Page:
However, it’s about more than just the proper hardware and software. Just as important is a quiet space to work. During the pandemic, many of us set up our laptops on the kitchen table, often sharing the space with partners or home-schooled children. While that may have worked in the short term, a dedicated space is essential if you want to be successful at remote work.
If a home office is not possible, set up your desk in a quiet area of your home. Alternatively, consider a co-working space or a secluded spot in your local café. It’s vital to have some separation from daily living and work. Doing so helps you create the mindset of ‘I’m at work’ now.
How Do You Stay Productive When Working From Home?
Routine: Home-working veterans say routine is essential for helping you stay productive. Find a routine that works for you and stick to it. Morning lovers prefer to be at their desks bright and early. In comparison, night owls or those with caring responsibilities schedule their working time for the afternoons or evenings. Make sure your employer signs off on your hours and let colleagues know your availability.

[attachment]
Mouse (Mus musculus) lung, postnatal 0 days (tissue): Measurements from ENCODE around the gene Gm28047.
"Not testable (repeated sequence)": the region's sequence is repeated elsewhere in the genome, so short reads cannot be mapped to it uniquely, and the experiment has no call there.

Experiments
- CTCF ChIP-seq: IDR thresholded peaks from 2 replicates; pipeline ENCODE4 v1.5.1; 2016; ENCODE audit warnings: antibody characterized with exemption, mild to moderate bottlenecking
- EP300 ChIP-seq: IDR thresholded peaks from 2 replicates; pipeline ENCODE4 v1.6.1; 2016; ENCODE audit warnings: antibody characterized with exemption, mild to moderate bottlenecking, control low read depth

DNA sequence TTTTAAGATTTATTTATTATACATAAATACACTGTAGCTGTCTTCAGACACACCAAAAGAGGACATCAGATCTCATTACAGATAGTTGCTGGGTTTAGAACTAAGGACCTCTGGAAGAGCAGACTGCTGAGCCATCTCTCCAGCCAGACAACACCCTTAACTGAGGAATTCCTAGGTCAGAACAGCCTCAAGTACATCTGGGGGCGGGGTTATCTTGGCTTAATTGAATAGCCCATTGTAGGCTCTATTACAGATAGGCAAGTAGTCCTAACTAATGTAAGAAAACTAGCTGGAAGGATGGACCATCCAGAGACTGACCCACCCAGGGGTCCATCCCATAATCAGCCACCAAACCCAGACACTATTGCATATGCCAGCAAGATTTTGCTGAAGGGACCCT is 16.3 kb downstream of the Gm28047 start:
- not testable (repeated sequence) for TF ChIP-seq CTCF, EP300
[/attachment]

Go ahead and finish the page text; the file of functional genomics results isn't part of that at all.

Keep regular hours: Sleeping late one morning or playing video games into the wee hours doesn’t just mess with your natural rhythms; it also impacts productivity. Maximize your productivity by keeping set hours. Get up at the same time and take your lunch breaks at set periods. And keep regular meeting schedules and calls with colleagues. Doing so stops you from getting distracted and helps maintain a typical workday.
Take a break: Taking time out during the working day is vital, whether in the office or a remote location. It helps you reenergize and refocus. Take a walk around the block, share a coffee with a fellow remote worker, or just down tools and relax with a book for a few minutes. Short breaks improve your mental clarity and productivity.
Listen to music: This tip may not be for everyone, but many find music helps keep the mind sharp and maintains productivity. So, whether your preference is for classical strings or classic rock, create a Spotify playlist and give it a try.
To-do lists: Keeping on top of your work can be difficult without supervision. To-do lists are one easily implemented way to stay on track. Jot down your daily and weekly tasks to manage your time and stay focused. Plus, ticking them off as you go along is very satisfying and motivating. At the end of the week, you can clearly see just how much you have achieved.